Beyond Letter Grades and Lesson Plans

Learning and teaching are about the in-between parts.

"She's so intelligent," says a father or mother wistfully. "If only she'd do her homework." 

Or, "He's so smart, despite his illegible handwriting. Well, thank goodness for keyboarding classes!"

Or another: "His hair is always a mess, and he smells, but my! what a genius."

From a different angle, I remember with great fondness certain university classes or lectures in which the speaker was doing his best impression of Ben Stein in "Ferris Bueller's Day Off," relying heavily on PowerPoint, and not at all heavily on vocal inflection. The content of the lectures was good, very substantive, but it was all I could do to stay awake. "He's such an acclaimed professor," I said to myself wistfully. "If only he'd make this interesting."

In short, good teachers and good students focus on the in-between parts: they don't just execute tasks, they fully embody their roles.

For teachers, this means they do not download information onto their students hard drives, straight-faced. They do not stand in front of the classroom and read straight from the textbook. They do not focus exclusively on their lesson plans and their handouts, and they do not use their voices like sedatives, or like clubs, as though their audience is hostile. Instead, they teach the in-between parts of a subject: they communicate information to minds that they know also come with hearts. They require verbatim memorization of textbook terms, but they first make those terms come to life, because all terms represent magical realities. They use lesson plans and handouts with great joy, because they know God is a God of order, and that therefore their students need order. They discipline with love, whether with lines or reprimands or office visits, because they know that God disciplines those he loves, and because they love their students as human beings made in the image of God, and who are being refined by fire and water for excellence.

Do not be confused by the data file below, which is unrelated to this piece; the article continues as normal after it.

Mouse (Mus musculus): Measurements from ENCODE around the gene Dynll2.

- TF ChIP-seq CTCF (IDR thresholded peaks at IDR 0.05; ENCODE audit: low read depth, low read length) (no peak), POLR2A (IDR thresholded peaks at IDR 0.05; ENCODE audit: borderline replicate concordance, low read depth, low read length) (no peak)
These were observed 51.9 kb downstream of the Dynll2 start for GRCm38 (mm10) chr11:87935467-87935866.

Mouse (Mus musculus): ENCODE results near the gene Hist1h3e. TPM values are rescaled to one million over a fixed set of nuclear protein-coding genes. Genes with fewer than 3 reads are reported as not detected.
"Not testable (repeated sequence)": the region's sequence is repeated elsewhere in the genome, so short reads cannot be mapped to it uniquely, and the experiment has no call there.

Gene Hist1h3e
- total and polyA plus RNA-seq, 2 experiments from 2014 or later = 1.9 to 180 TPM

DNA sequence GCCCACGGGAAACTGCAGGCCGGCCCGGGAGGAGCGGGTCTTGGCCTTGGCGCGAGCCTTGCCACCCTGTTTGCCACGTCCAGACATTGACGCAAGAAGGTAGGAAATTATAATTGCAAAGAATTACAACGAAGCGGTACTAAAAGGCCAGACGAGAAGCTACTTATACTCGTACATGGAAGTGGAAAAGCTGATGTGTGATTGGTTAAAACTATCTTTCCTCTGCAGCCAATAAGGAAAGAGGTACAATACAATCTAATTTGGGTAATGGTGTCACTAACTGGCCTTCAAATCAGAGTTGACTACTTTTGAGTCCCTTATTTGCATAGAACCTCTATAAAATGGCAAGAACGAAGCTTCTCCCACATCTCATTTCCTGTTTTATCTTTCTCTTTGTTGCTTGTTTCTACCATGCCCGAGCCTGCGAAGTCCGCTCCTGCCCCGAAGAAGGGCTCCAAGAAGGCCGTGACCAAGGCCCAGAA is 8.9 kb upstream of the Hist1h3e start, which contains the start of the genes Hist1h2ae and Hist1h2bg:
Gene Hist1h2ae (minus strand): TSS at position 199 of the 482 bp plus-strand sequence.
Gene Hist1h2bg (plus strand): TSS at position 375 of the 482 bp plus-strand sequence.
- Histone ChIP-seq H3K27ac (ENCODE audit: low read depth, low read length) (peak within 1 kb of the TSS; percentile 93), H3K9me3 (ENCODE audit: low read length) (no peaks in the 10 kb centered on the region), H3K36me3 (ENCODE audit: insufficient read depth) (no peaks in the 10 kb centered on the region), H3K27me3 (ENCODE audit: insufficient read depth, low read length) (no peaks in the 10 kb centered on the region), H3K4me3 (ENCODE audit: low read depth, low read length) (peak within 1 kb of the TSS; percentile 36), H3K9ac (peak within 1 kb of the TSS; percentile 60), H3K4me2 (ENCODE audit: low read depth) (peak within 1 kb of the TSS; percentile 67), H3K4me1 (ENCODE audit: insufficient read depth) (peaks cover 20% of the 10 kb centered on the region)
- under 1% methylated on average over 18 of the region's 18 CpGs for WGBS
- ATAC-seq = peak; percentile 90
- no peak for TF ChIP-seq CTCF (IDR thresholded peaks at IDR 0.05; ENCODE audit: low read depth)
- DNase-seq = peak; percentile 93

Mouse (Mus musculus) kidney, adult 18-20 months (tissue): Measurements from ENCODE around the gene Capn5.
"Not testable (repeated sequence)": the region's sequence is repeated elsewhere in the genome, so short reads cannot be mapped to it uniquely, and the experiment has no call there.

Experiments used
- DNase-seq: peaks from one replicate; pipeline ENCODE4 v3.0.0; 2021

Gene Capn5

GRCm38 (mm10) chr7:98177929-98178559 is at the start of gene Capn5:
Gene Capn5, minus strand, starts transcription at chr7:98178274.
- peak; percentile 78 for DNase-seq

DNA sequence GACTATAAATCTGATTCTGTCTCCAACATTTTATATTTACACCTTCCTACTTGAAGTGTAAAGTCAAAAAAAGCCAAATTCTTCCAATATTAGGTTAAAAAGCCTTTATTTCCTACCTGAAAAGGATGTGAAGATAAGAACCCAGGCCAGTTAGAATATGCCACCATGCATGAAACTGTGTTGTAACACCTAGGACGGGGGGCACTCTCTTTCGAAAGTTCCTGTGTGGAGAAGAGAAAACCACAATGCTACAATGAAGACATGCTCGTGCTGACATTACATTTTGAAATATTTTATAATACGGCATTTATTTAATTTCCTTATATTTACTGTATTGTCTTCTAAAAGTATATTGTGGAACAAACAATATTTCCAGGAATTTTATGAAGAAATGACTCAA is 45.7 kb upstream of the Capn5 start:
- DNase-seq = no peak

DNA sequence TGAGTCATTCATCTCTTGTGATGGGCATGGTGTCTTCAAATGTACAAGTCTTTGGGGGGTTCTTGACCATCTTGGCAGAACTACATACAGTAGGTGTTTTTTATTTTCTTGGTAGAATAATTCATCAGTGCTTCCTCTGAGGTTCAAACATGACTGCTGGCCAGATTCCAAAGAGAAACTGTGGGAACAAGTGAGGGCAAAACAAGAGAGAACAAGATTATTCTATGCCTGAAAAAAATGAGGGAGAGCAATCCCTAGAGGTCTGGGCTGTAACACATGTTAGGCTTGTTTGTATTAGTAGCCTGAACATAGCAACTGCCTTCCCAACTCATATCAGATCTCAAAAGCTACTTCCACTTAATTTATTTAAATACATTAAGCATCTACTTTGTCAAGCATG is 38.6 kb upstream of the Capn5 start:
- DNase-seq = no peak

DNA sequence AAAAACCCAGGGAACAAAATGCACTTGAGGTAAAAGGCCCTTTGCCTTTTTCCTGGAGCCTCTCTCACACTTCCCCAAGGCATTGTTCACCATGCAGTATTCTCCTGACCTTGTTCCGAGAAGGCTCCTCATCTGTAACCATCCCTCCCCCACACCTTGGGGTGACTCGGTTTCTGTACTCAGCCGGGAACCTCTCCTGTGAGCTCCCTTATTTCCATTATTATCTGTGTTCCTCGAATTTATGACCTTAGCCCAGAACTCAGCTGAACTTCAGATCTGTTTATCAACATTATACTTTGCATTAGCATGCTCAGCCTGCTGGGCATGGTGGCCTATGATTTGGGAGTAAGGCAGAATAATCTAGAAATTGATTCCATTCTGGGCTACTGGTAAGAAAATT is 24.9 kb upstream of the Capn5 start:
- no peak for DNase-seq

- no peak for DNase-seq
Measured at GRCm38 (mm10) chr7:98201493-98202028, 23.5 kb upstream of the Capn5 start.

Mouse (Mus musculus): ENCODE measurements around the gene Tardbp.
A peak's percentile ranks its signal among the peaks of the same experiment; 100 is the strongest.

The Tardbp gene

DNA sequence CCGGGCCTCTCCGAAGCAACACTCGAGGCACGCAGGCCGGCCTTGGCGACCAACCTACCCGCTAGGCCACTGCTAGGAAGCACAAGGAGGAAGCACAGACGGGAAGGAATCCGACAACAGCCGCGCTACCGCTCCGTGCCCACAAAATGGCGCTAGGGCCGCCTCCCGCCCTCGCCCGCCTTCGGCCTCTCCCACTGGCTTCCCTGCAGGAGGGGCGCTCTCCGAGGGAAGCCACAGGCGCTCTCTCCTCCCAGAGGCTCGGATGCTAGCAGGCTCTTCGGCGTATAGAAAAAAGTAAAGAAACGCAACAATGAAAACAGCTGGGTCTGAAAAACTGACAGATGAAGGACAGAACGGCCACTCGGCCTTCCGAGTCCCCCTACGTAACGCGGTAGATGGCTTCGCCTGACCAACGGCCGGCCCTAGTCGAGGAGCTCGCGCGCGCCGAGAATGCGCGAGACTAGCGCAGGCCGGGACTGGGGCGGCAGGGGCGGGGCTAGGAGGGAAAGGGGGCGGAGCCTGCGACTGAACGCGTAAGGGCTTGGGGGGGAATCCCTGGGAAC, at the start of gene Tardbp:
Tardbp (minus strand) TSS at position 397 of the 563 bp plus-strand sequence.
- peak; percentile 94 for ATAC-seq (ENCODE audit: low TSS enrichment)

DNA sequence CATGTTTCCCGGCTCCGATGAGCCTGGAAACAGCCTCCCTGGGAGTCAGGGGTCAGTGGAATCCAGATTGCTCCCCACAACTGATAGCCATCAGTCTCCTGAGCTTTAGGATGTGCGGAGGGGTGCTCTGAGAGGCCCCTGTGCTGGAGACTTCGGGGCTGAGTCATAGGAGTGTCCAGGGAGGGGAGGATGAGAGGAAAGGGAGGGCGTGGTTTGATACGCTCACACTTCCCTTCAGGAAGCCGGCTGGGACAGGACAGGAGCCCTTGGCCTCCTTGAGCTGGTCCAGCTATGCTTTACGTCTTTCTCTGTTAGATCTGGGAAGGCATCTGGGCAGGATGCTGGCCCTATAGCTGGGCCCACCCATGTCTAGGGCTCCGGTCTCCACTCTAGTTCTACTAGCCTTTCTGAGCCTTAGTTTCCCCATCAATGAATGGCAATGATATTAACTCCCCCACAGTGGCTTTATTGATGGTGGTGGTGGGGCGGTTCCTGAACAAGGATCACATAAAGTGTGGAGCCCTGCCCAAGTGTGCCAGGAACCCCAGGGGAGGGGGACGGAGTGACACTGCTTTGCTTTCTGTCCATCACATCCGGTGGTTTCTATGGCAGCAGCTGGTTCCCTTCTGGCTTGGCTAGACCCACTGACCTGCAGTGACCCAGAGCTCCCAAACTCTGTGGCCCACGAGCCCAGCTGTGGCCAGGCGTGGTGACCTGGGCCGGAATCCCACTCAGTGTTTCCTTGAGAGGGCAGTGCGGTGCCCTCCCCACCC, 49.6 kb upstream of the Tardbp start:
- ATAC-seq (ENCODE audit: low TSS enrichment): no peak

For students, this means they do not measure their intelligence by a letter grade, but by their faithfulness in all duties, including regular homework. They do not think certain subjects are more important than others, as though poor handwriting and bad grammar are excusable as long as they "get the right answer." They do not think that personal habits, particularly personal hygiene, are irrelevant as long as they are math and science whizzes. Instead, they study with a sense of responsibility, knowing that simple obedience to a duty is part of learning, even if they already know the concept. They know that a job half done is a job not done, and so they do not accept poor penmanship or incomplete sentences, even if they nail the correct answer every time. They take pride in their appearance, since they know that etiquette and hygiene within the classroom are expressions of love, and of the golden rule.

Good teachers and students know that there is a deeper right than being right, and so they live and act with a healthy pride, and a great deal of thankfulness. They accept nothing less than excellence and the best they can possibly do -- and then they fill in everything in between: doing the right thing when nobody's looking, obeying simply and without questions, and loving their neighbors as themselves.

And as always, God will take care of the rest.